- Shared intense absorption & engagement with the task
- High attention to group members or teammates
- Loss of sense of time
- Less awareness of self
- Surrender of self to the group
- Emotional communication during group work
- Emotional contagion within the group and observers external the group
- Joy, elation and enthusiasm felt and shared throughout group performance
- The experience builds meaning and a collective sense of purpose
- The group desires to the repeat the experience
- Rituals may be established to institutionalize social flow
It is my strongly held belief that this research lends support to the business correllary of Walker’s argument: working together is better than working alone. And the conditions that lead to high performing teams are the same that lead to social flow:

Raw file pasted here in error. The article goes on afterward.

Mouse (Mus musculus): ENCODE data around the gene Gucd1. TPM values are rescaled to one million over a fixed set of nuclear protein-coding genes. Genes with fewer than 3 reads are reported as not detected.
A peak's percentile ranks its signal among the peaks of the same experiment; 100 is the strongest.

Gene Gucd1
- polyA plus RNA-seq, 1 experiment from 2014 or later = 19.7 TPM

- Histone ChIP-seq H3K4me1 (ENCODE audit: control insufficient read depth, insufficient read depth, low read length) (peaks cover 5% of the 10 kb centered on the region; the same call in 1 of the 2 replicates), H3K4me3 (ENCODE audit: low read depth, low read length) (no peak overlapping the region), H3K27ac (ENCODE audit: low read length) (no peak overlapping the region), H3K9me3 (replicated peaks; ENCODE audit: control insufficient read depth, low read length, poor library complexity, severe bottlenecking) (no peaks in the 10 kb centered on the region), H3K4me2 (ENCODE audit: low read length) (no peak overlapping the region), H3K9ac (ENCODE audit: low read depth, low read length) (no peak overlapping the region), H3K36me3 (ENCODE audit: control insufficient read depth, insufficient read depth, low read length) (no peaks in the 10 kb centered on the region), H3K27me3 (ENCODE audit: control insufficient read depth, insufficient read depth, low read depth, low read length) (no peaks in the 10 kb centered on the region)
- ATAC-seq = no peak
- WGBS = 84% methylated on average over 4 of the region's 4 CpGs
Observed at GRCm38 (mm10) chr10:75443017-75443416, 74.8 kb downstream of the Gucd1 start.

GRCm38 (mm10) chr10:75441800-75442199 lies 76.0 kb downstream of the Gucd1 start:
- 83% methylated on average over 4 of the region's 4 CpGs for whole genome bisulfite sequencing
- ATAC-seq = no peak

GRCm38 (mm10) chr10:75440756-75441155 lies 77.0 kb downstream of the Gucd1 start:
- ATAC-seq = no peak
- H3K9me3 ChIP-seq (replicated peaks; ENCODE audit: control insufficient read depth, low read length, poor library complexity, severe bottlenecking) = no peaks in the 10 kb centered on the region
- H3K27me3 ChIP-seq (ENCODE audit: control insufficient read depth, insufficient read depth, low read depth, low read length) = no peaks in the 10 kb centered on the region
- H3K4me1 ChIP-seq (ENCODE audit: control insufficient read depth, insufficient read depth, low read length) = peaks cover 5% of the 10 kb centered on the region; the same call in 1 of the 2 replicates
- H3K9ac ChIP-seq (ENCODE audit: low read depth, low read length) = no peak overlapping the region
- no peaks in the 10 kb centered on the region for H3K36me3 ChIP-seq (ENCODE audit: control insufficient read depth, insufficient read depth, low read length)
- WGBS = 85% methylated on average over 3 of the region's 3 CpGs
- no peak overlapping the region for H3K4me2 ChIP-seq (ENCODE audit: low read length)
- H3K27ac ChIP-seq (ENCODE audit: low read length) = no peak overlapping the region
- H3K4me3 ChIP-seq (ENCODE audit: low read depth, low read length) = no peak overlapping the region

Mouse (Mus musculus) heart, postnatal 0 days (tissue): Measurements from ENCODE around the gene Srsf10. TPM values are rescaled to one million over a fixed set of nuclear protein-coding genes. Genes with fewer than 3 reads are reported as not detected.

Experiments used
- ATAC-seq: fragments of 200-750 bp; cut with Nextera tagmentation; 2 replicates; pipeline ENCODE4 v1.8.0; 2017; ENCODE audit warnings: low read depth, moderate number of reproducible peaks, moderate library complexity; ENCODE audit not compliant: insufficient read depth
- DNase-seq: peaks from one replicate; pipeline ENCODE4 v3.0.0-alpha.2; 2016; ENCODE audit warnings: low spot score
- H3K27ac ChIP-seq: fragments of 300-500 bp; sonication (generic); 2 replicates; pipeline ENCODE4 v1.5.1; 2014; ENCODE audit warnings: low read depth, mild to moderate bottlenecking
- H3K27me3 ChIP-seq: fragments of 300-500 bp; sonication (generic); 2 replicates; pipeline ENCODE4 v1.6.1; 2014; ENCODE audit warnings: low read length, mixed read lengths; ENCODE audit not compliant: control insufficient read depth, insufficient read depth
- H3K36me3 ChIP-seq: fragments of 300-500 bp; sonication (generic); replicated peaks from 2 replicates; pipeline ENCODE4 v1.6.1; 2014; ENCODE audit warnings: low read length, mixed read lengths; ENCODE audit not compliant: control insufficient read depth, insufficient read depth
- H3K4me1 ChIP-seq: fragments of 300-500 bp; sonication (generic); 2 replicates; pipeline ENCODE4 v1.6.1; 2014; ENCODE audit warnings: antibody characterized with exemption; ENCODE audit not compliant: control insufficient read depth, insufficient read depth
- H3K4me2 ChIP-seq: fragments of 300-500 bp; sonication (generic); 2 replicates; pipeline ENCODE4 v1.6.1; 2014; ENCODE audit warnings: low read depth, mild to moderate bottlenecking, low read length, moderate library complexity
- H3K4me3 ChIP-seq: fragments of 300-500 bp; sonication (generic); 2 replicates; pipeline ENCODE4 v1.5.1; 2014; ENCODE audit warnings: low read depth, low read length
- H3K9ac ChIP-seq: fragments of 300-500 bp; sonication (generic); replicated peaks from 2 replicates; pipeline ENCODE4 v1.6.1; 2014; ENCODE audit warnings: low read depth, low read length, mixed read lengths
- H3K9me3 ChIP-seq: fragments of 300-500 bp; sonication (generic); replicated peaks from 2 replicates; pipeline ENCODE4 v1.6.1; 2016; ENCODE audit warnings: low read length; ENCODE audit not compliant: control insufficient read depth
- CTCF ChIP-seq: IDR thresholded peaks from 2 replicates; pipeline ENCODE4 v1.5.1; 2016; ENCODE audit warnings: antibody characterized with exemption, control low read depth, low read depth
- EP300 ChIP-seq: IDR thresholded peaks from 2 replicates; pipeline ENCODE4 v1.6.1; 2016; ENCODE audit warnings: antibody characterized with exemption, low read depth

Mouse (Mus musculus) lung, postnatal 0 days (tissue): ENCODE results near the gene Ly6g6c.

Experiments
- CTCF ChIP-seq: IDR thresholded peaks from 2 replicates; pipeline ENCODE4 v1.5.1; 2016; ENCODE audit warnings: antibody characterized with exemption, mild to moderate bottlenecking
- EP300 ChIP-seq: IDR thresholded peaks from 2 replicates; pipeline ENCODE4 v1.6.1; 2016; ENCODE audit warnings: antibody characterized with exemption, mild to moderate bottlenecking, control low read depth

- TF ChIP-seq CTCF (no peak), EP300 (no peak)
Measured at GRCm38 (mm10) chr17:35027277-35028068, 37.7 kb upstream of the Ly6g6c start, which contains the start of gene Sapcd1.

- high attention among the group to the mental state of the others, also known as social sensitivity
- high level of competence of the team members
- a level of competence equal to the challenge confronting the team
- feedback on tasks and performance is immediate
- tasks are interdependent, requiring complementary participation
- a shared sense of purpose, and close identification with the group
- shared responsibility for accomplishing the group’s goal.
Whatever training and tools can be applied that will increase the likelihood of teams to achieve a collective sense of flow in everyday work, should be.
Other researchers — like Robert Meade — have shown that our time sense at work is malleable, and can be strongly influenced by setting near term goals and sharing them:
Robert Levin, A Geography Of Time